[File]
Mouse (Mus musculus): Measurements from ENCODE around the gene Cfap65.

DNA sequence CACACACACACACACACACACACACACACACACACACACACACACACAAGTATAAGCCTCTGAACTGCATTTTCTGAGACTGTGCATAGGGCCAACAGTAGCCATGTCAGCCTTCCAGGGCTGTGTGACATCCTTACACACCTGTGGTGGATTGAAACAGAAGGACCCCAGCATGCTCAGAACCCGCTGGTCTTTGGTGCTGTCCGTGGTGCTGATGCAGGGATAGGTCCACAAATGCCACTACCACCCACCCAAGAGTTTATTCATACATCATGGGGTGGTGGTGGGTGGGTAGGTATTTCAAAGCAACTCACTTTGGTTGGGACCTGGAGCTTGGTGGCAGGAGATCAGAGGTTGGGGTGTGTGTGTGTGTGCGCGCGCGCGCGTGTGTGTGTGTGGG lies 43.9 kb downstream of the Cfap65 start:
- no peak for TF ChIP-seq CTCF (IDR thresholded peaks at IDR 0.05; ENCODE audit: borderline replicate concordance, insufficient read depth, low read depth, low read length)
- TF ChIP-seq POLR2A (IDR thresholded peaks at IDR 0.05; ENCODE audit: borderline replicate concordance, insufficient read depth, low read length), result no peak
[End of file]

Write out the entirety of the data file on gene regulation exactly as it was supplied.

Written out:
Mouse (Mus musculus): Measurements from ENCODE around the gene Cfap65.

DNA sequence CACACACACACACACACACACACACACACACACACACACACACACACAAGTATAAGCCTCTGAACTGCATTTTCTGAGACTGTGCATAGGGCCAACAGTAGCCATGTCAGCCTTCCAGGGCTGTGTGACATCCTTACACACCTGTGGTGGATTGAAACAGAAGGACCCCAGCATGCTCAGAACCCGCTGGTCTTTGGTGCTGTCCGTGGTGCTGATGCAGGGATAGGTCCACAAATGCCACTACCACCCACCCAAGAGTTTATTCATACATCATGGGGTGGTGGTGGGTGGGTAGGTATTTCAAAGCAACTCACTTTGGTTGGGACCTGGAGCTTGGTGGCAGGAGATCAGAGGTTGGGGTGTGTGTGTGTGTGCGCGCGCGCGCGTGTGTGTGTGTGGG lies 43.9 kb downstream of the Cfap65 start:
- no peak for TF ChIP-seq CTCF (IDR thresholded peaks at IDR 0.05; ENCODE audit: borderline replicate concordance, insufficient read depth, low read depth, low read length)
- TF ChIP-seq POLR2A (IDR thresholded peaks at IDR 0.05; ENCODE audit: borderline replicate concordance, insufficient read depth, low read length), result no peak